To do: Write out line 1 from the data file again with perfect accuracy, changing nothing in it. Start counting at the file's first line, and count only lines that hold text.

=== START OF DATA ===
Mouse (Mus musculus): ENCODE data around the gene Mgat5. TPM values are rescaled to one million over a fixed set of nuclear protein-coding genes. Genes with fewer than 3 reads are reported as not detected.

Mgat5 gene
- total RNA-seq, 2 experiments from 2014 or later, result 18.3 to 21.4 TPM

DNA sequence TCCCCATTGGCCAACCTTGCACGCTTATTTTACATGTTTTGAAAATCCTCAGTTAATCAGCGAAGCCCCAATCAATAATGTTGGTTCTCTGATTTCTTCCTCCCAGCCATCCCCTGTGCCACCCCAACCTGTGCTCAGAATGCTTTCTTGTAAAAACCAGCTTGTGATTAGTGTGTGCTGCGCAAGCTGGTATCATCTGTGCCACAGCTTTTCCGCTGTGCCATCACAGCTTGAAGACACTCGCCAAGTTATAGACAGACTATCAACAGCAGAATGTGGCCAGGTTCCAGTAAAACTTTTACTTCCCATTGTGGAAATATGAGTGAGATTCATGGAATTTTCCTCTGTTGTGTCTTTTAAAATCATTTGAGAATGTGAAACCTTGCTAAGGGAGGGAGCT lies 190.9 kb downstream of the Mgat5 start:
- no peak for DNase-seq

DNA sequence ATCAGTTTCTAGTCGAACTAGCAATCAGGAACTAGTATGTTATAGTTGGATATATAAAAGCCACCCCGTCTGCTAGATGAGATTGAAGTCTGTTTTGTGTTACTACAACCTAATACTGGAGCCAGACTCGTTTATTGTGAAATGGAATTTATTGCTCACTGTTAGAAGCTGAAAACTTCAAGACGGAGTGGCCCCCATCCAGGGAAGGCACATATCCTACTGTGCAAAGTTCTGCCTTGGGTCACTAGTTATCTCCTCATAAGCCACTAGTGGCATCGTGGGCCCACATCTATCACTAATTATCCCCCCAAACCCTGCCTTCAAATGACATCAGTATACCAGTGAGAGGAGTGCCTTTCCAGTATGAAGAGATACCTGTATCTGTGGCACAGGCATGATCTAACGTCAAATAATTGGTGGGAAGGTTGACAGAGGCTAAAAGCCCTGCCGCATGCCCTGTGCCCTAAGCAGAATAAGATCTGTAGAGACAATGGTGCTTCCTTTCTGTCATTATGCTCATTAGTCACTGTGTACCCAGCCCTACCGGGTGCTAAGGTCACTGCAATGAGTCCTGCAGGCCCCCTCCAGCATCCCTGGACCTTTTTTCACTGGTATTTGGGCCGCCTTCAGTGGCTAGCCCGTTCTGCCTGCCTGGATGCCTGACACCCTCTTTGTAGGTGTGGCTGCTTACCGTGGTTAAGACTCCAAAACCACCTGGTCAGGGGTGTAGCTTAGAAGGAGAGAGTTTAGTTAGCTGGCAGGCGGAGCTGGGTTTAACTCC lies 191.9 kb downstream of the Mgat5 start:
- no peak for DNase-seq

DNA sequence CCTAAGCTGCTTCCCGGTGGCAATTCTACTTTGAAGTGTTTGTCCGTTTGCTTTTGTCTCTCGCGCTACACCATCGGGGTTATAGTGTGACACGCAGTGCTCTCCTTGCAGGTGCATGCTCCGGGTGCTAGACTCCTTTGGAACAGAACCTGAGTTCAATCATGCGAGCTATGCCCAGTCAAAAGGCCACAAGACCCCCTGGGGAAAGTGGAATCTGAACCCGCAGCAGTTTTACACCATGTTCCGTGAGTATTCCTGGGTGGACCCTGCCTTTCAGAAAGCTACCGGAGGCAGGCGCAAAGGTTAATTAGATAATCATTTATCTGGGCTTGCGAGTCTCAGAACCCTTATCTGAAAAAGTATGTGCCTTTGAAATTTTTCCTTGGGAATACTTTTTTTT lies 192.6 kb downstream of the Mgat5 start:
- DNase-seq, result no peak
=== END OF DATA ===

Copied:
Mouse (Mus musculus): ENCODE data around the gene Mgat5. TPM values are rescaled to one million over a fixed set of nuclear protein-coding genes. Genes with fewer than 3 reads are reported as not detected.